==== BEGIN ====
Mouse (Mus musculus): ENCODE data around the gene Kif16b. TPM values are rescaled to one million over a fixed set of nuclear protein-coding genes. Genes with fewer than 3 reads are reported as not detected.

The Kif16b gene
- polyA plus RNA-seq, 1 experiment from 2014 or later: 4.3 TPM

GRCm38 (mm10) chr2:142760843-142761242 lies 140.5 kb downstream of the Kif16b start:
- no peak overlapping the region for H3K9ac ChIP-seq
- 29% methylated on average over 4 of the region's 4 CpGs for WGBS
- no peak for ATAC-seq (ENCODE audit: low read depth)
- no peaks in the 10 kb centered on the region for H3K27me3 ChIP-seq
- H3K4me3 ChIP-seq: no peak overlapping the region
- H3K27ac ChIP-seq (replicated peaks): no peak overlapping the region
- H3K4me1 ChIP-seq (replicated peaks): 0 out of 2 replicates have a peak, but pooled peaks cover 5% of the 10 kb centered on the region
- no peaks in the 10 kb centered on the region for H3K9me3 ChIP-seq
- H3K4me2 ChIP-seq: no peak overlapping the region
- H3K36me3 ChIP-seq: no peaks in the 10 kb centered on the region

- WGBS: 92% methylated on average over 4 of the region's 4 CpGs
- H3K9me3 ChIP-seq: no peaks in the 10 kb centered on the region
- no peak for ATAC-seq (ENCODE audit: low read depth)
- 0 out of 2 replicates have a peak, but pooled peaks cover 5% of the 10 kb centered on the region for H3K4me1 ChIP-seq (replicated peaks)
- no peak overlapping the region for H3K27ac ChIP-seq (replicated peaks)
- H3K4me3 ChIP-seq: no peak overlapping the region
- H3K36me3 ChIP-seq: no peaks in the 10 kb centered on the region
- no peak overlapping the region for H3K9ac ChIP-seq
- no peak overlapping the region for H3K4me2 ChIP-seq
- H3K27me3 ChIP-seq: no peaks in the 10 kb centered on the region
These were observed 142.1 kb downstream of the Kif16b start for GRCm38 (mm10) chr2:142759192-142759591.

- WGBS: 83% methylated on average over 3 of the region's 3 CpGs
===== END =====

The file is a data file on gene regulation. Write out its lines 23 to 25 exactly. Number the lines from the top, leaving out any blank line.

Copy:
- no peak overlapping the region for H3K4me2 ChIP-seq
- H3K27me3 ChIP-seq: no peaks in the 10 kb centered on the region
These were observed 142.1 kb downstream of the Kif16b start for GRCm38 (mm10) chr2:142759192-142759591.